FIRST ON FOX: A House Judiciary subcommittee hearing on Wednesday will feature the testimony from a whistleblower who will warn lawmakers that the U.S. has become the "middleman" in a multibillion dollar migrant child trafficking operation at the border.
The hearing, "The Biden Border Crisis: Exploitation of Unaccompanied Alien Children," will be held by the House Judiciary Subcommittee on Immigration Integrity, Security, and Enforcement and will examine the surge in unaccompanied children (UACs) at the southern border.
According to Customs and Border Protection (CBP) statistics, the number of UACs who arrive at the border has swelled from 33,239 in fiscal year 2020 to more than 146,000 in fiscal year 2021 and 152,000 in fiscal year 2022. So far in fiscal year 2023, there have been more than 70,000 encounters of unaccompanied children.
When child migrants are encountered at the border, they are transferred into the custody of Health and Human Services (HHS) and then united with a sponsor – typically a parent or family member already in the U.S.
But the Biden administration has been rocked by a number of reports that officials have been unable to make contact with more than 85,000 child migrants; and more recently, administration officials reportedly ignored signs of "explosive" growth in child labor. A number have been forced into indentured servitude to pay back smugglers and have worked in dire conditions.
The Wednesday hearing will hear from three witnesses: Tara Lee Rodas, a HHS whistleblower formerly with an inspector general's office; Sheena Rodriguez, founder and president of Alliance for a Safe Texas; and Jessica Vaughan, director of Policy Studies at the Center for Immigration Studies.
Rodas will warn of a problem that predates the administration but has increased significantly during the recent migrant crisis, according to a copy of her written testimony obtained by Fox News Digital.
"Today, children will work overnight shifts at slaughterhouses, factories, restaurants to pay their debts to smugglers and traffickers. Today, children will be sold for sex," she will say. "Today, children will call a hotline to report they are being abused, neglected, and trafficked. For nearly a decade, unaccompanied children have been suffering in the shadows."
Rodas will talk about her volunteering at an emergency intake site in California to help the HHS Office of Refugee Resettlement (ORR) identify sponsors for minors who have come across the border.
"I thought I was going to help place children in loving homes. Instead, I discovered that children are being trafficked through a sophisticated network that begins with being recruited in their home country, smuggled to the U.S. border, and ends when ORR delivers a child to a sponsor – some sponsors are criminals and traffickers and members of Transnational Criminal Organizations. Some sponsors view children as commodities and assets to be used for earning income – this is why we are witnessing an explosion of labor trafficking," Rodas' written remarks show.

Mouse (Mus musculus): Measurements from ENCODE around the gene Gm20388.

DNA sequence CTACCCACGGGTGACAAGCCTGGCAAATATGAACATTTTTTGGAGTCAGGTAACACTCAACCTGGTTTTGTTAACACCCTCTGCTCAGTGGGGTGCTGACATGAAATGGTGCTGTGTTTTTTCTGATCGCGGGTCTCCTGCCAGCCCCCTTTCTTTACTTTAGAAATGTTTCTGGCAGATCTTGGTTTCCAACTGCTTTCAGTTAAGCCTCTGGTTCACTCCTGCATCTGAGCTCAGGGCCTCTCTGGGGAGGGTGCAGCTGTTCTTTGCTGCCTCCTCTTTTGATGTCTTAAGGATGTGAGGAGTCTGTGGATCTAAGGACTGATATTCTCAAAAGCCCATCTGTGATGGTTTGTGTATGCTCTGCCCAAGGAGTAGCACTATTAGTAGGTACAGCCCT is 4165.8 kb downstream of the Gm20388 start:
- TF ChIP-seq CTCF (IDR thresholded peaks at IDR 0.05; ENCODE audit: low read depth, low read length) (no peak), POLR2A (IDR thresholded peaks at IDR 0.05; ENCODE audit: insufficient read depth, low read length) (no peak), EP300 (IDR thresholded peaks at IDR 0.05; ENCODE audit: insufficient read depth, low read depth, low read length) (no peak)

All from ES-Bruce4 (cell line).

"Whether intentional or not, it can be argued that the U.S. Government has become the middleman in a large scale, multi-billion-dollar, child trafficking operation run by bad actors seeking to profit off the lives of children."
Rodriguez, of the Alliance for a Safe Texas, will share her experiences of encountering unaccompanied children at the border, including teenage boys whom she said told her that cartel cooperatives transported children through Mexico and held them at warehouses with armed guards. She will also call for the investigation of federal agencies responsible and for the ending of releasing migrants to sponsors.
"We can no longer turn a blind eye and pretend this isn’t happening. Congress has the power to stop this, which is why I am calling on you to do what is right," her testimony says.
Vaughan will call, too, for congressional action, including the ending of legal loopholes that she says force the government "to operate a massive catch and release program for illegally-arriving alien children."
"They have been carelessly funneled through the custody of U.S. government agencies and contractors, and handed off to very lightly vetted sponsors (who are usually also here illegally) in our communities without regard to their safety and well-being," she will say. "There is no question that the system for processing minors who cross illegally is dysfunctional, and has been for some time, and needs to be fixed."
Last month, HHS Secretary Xavier Becerra pushed back on the agency being unable to contact 85,000 minors, and he also said HHS authorities are limited by Congress.
"I have never heard that number of 85,000, I don’t know where it comes from and … so I would say it doesn’t sound at all to be realistic, and what we do is we try and follow up as best we can with these kids," he said.
"Congress has given us certain authorities. Our authorities end when we have found a suitable sponsor to place that child with. We try and do some follow-up, but neither the child or the sponsor is actually obligated to follow up with us," he said.
Meanwhile, domestic policy adviser Susan Rice – who left her role this week – responded to the Times report that her team was shown evidence of a growing migrant child labor crisis.
"We were never informed of any kind of systematic problem with child labor or migrant child labor," she said.